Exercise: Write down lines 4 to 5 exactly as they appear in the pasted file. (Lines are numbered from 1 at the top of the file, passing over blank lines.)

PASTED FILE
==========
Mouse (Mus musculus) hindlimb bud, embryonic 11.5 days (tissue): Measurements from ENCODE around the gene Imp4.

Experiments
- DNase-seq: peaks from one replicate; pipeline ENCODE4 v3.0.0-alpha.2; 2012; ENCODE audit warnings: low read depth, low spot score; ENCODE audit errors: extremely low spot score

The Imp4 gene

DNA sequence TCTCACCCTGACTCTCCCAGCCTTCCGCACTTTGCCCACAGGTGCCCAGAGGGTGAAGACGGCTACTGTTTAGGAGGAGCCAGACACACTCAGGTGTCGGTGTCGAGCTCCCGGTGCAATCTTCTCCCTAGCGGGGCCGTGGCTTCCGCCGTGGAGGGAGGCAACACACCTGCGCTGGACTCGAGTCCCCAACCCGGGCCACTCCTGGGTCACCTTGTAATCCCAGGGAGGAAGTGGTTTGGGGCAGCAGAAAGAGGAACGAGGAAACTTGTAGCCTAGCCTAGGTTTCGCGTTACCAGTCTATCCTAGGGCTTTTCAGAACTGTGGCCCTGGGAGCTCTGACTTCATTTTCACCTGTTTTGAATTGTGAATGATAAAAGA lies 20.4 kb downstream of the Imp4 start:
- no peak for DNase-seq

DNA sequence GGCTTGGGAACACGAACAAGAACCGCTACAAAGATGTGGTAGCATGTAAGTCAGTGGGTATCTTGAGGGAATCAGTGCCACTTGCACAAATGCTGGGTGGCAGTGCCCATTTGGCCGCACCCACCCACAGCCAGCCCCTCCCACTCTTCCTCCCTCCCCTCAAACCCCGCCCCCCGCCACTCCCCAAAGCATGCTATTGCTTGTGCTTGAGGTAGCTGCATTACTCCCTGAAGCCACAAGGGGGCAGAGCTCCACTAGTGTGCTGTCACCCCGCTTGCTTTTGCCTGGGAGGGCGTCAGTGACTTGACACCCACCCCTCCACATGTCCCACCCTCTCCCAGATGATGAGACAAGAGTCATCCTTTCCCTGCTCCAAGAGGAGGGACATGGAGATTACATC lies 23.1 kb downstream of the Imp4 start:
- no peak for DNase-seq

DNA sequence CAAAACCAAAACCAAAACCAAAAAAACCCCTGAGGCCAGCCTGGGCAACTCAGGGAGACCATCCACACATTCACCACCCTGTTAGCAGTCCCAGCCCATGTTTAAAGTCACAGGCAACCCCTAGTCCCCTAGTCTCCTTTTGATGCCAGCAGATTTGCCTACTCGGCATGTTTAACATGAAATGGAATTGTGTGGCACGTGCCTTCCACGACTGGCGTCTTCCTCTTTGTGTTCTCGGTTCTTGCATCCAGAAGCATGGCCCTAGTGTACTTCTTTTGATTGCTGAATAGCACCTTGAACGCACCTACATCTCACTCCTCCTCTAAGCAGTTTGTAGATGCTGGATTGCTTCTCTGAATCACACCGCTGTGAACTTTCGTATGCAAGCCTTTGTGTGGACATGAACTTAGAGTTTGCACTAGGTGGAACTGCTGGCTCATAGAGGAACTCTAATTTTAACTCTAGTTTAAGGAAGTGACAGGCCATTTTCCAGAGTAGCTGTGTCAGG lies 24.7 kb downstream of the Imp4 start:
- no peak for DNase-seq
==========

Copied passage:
The Imp4 gene

DNA sequence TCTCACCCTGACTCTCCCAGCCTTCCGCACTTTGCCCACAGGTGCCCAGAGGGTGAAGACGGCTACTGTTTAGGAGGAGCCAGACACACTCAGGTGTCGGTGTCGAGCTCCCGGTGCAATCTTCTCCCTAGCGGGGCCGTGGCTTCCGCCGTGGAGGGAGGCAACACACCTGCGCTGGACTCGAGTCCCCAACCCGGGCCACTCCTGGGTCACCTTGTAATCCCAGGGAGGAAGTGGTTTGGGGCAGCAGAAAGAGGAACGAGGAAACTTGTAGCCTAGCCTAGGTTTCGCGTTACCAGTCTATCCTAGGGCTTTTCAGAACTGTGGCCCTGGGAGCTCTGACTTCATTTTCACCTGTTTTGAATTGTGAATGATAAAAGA lies 20.4 kb downstream of the Imp4 start: